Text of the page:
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Dressed for success 

Chicago MySpace darlings the White Tie Affair want to be your Mr. Right

Perfect gents: Pop-rockers pray for another hit.
  • Perfect gents: Pop-rockers pray for another hit.

Musicians often insist that everything they do starts with the music. But Chris Wallace, singer of the White Tie Affair, can make that claim in the most literal sense.

In the summer of 2006, Wallace and guitarist Sean Patwell were in another band, the Chicago-based A Perfect Gentleman, when they decided to try writing a different kind of song.

"Sean and I had played in bands in the past, and we always played kind of rock-based music," Wallace says. "We came up with an idea to do more pop-based music, more along the lines of throwing in some Prince and Michael Jackson elements, all these things that get lost in playing rock music. Then we incorporated that with the rock, and the first song we wrote was 'Mr. Right.'"

That song its full title is "Allow Me to Introduce Myself ... Mr. Right" was all it took to put an end to A Perfect Gentleman and to create the White Tie Affair.

On Halloween of 2006, Wallace and Patwell posted their song on their MySpace page. Within a couple weeks, it had attracted a flurry of hits. That, in turn, got the attention of Epic Records, which in 2007 signed the White Tie Affair on the strength of that single song.

"I thought it was a breath of fresh air, even when we were writing it," Wallace recalls. "Then we kind of got the attention [online] and put the band together and wrote the rest of the album."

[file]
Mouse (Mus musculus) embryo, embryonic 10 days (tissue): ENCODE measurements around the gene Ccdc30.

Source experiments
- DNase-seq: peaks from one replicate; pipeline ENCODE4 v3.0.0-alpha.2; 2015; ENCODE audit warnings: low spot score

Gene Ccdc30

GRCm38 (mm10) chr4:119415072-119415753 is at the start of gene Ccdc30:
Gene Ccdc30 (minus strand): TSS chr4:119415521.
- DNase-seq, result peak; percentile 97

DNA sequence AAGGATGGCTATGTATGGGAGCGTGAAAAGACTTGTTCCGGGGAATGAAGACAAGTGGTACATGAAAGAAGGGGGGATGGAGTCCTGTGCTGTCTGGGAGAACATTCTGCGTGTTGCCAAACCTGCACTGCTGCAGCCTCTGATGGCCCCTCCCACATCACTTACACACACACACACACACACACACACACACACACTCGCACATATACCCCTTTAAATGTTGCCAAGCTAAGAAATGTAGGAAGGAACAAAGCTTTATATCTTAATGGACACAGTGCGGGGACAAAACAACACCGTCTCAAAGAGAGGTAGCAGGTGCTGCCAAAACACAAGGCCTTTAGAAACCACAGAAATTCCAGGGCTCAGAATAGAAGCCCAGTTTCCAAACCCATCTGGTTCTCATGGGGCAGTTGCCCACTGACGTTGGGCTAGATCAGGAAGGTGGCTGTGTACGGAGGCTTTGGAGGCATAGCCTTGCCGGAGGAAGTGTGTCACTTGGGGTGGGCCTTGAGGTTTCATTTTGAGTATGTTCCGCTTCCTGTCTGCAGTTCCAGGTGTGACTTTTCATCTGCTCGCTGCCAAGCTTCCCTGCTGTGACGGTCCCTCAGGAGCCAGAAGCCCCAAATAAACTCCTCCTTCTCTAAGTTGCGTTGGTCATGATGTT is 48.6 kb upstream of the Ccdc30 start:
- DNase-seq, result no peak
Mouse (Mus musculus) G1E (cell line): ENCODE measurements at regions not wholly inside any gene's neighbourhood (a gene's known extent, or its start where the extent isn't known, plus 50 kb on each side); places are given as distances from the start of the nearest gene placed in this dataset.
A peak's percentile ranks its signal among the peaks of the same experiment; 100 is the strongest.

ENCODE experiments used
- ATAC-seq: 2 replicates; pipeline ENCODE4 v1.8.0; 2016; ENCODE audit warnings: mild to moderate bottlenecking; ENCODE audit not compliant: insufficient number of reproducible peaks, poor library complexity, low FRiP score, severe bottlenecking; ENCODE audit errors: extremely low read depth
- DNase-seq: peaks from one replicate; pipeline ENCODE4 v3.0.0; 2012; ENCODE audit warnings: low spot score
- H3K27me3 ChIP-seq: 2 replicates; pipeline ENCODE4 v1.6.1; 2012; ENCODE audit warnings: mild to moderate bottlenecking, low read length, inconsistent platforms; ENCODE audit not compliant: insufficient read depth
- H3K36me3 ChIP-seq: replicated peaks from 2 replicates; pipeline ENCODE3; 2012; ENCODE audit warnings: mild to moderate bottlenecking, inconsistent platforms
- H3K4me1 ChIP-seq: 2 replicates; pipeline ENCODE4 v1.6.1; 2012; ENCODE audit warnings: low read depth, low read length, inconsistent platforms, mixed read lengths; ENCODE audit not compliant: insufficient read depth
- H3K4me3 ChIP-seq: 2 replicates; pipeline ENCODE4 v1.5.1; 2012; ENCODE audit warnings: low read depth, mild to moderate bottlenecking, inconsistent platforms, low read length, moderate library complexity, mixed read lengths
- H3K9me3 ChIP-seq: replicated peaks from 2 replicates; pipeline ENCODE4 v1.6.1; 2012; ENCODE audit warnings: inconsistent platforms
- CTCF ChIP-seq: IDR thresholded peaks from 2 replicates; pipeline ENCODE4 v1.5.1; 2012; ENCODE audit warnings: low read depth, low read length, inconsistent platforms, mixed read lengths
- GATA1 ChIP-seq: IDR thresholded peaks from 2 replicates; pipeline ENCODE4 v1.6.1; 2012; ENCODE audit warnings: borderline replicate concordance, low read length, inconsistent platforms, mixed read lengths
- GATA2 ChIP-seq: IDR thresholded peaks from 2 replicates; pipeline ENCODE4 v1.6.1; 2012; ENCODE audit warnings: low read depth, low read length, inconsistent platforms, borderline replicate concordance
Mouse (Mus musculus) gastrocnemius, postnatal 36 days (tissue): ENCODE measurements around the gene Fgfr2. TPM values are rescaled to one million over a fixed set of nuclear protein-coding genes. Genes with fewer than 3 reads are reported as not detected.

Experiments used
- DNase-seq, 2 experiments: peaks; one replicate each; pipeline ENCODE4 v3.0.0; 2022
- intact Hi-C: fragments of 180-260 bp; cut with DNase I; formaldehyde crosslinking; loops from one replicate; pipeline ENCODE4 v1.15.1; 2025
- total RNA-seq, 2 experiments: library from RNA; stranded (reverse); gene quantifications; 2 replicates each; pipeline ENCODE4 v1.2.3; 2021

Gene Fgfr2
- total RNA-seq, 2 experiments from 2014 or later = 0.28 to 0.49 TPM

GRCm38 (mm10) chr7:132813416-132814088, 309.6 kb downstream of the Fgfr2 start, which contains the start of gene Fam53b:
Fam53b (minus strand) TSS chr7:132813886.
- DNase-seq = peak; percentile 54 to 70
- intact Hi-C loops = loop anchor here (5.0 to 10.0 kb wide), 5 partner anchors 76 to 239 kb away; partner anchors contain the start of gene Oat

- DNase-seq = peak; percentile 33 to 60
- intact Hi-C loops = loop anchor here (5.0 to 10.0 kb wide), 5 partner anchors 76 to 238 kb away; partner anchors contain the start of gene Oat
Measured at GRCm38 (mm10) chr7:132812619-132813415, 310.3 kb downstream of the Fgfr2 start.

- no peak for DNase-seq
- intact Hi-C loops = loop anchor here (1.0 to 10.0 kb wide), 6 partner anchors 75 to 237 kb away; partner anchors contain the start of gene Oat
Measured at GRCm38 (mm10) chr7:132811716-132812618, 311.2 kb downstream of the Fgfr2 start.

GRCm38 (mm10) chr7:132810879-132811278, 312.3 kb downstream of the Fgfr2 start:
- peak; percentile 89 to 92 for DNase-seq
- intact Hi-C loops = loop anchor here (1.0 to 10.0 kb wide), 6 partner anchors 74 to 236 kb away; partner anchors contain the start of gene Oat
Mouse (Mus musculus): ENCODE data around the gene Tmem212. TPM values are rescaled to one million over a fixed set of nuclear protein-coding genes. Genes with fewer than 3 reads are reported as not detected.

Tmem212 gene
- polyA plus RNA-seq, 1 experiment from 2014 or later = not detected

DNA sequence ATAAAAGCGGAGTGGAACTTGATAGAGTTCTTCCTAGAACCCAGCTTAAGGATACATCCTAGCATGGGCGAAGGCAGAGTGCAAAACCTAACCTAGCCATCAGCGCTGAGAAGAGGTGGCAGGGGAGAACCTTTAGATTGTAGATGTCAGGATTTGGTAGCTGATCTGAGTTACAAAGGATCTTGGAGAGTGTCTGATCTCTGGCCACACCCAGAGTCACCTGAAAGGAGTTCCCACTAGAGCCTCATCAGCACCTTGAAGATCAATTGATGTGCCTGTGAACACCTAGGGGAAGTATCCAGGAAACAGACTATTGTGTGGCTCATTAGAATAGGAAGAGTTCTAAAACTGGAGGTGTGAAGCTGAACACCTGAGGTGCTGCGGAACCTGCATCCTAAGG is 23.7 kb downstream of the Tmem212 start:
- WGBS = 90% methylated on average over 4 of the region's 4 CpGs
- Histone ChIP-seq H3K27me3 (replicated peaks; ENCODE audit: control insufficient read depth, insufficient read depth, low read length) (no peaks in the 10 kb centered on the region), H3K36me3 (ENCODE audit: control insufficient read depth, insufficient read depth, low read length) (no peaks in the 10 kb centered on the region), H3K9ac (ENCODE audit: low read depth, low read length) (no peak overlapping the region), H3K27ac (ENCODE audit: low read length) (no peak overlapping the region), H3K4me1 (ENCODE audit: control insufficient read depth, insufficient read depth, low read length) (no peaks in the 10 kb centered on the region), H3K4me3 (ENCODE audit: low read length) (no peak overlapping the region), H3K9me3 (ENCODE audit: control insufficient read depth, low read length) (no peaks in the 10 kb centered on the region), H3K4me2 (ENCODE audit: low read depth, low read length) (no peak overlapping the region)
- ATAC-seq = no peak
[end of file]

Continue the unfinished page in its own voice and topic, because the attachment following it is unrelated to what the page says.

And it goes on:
Now Wallace, Patwell and their White Tie Affair bandmates, drummer Tim McLaughlin, bassist Ryan Cook and keyboardist Ryan McClain, are trying to expand on the online popularity of "Mr. Right." So far, they've yet to make a major splash, but an upcoming tour with Lady GaGa and a slot on the 2009 Warped Tour will expose them to a wide potential fanbase. On their own, the band has toured steadily since last April's release of debut CD Walk This Way.

Patwell says the band brings a different slant to its music in a live setting.

"It just comes out a lot edgier live," he says. "The stuff on the record, it's very pop and very dance-y, and it still comes across that way. But some of the songs also come across a lot more edgy, a lot more rock 'n roll. It has a lot to do with just the energy that we put into it."

In making Walk This Way, the group found a production team Matt Mahaffey (formerly of the band Self) and Jeff Turzo (formerly of God Lives Underwater) that understood the vision Wallace and Patwell had for the CD and still helped take the songs to a new level.

"They actually did the Hellogoodbye record," says Wallace. "Hellogoodbye was one of those bands that, in a sense, told us it was OK to do what we were about to do with this band, because they're real poppy. It's poppy and kind of cheesy, like over the top. I can honestly say that bands like that kind of persuaded us to say, 'OK, we can do this. This isn't so far away as we think it is.'"

scene@csindy.com

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